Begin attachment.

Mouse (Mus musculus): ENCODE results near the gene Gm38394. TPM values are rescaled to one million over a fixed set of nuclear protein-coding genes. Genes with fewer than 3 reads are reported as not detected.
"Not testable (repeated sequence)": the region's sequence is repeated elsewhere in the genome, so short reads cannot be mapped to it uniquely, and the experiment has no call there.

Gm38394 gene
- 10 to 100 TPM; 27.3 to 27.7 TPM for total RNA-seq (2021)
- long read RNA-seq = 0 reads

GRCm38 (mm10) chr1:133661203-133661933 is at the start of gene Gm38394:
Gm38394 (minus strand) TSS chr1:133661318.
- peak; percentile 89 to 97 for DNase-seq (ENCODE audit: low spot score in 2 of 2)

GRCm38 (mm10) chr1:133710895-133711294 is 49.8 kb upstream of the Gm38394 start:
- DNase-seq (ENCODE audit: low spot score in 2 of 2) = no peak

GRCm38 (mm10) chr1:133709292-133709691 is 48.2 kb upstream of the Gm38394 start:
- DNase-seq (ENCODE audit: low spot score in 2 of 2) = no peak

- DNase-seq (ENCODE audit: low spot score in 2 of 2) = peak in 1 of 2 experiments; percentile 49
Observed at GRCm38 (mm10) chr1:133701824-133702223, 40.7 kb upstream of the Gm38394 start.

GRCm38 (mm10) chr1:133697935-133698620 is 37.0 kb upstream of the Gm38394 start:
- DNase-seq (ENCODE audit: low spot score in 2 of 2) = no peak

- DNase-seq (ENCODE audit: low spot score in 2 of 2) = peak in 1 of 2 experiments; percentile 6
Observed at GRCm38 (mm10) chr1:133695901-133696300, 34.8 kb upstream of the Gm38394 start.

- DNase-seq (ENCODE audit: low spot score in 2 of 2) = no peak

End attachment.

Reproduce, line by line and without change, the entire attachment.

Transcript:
Mouse (Mus musculus): ENCODE results near the gene Gm38394. TPM values are rescaled to one million over a fixed set of nuclear protein-coding genes. Genes with fewer than 3 reads are reported as not detected.
"Not testable (repeated sequence)": the region's sequence is repeated elsewhere in the genome, so short reads cannot be mapped to it uniquely, and the experiment has no call there.

Gm38394 gene
- 10 to 100 TPM; 27.3 to 27.7 TPM for total RNA-seq (2021)
- long read RNA-seq = 0 reads

GRCm38 (mm10) chr1:133661203-133661933 is at the start of gene Gm38394:
Gm38394 (minus strand) TSS chr1:133661318.
- peak; percentile 89 to 97 for DNase-seq (ENCODE audit: low spot score in 2 of 2)

GRCm38 (mm10) chr1:133710895-133711294 is 49.8 kb upstream of the Gm38394 start:
- DNase-seq (ENCODE audit: low spot score in 2 of 2) = no peak

GRCm38 (mm10) chr1:133709292-133709691 is 48.2 kb upstream of the Gm38394 start:
- DNase-seq (ENCODE audit: low spot score in 2 of 2) = no peak

- DNase-seq (ENCODE audit: low spot score in 2 of 2) = peak in 1 of 2 experiments; percentile 49
Observed at GRCm38 (mm10) chr1:133701824-133702223, 40.7 kb upstream of the Gm38394 start.

GRCm38 (mm10) chr1:133697935-133698620 is 37.0 kb upstream of the Gm38394 start:
- DNase-seq (ENCODE audit: low spot score in 2 of 2) = no peak

- DNase-seq (ENCODE audit: low spot score in 2 of 2) = peak in 1 of 2 experiments; percentile 6
Observed at GRCm38 (mm10) chr1:133695901-133696300, 34.8 kb upstream of the Gm38394 start.

- DNase-seq (ENCODE audit: low spot score in 2 of 2) = no peak